Search for unmarked graves begins at Alberta residential school site: Since Tk’emlúps te Secwépemc first announced that it had located up to 215 unmarked graves at the site of the former Kamloops Indian Residential School in late May, thousands more possible gravesites have been found across the country. On Monday, Kapawe’no First Nation, located about 400 kilometres northwest of Edmonton, started the initial steps of its own search.

Meng’s lawyers say fraud case unlike any other in Canadian legal history: “The judicial phase of the extradition process is in its final week,” writes Sean Fine. “If Ms. Meng’s lawyers can show that the U.S. case against her is ‘manifestly unreliable,’ the judge would have to refuse to permit her to be sent to the United States for trial.”

Election day in Nova Scotia: The province’s month-long election campaign nears its end as Nova Scotians head to the polls Tuesday.


MORNING MARKETS

World shares slide: Global shares stumbled on Tuesday, rattled by concerns over China’s regulations for its internet sector and a worldwide spike in COVID-19 infections driven by the Delta variant. Just before 6 a.m. ET, Britain’s FTSE 100 edged up 0.07 per cent while Germany’s DAX and France’s CAC 40 slid 0.21 per cent and 0.47 per cent, respectively. In Asia, Japan’s Nikkei closed down 0.36 per cent. Hong Kong’s Hang Seng fell 1.66 per cent. New York futures were weaker. The Canadian dollar was trading at 79.28 US cents.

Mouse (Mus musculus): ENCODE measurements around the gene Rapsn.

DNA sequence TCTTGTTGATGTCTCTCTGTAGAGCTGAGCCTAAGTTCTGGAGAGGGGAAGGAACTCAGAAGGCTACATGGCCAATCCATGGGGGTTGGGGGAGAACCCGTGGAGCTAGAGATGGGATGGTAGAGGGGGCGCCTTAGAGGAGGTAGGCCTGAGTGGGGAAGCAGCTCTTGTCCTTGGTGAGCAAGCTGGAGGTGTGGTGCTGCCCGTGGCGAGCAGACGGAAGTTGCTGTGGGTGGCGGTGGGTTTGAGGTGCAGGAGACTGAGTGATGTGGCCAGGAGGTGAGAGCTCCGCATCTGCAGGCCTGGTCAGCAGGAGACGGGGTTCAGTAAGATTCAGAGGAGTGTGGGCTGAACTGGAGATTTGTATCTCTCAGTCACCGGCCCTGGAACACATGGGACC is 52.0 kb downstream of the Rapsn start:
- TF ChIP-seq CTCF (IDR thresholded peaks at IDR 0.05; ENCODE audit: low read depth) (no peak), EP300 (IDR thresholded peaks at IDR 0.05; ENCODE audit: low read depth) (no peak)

WHAT EVERYONE’S TALKING ABOUT

Canada owes the Afghans who helped us a debt of gratitude – and their lives

“Ahmad’s commitment to a homeland built on human rights, freedom of expression and economic opportunity could now cost him his life.” - Hamida Ghafour

The troubling Nazi-fication of COVID-19 discourse

The Nazi-fication of public discourse is no longer the sole purview of pathetic man-boys holed up in their basements. - André Picard

The strategy for Afghanistan went off course long before the U.S. exit

“For those who served and suffered over the past 20 years, this parade of misogyny, impunity and utter cruelty has been horrific, unreal and bitingly painful.” - Chris Alexander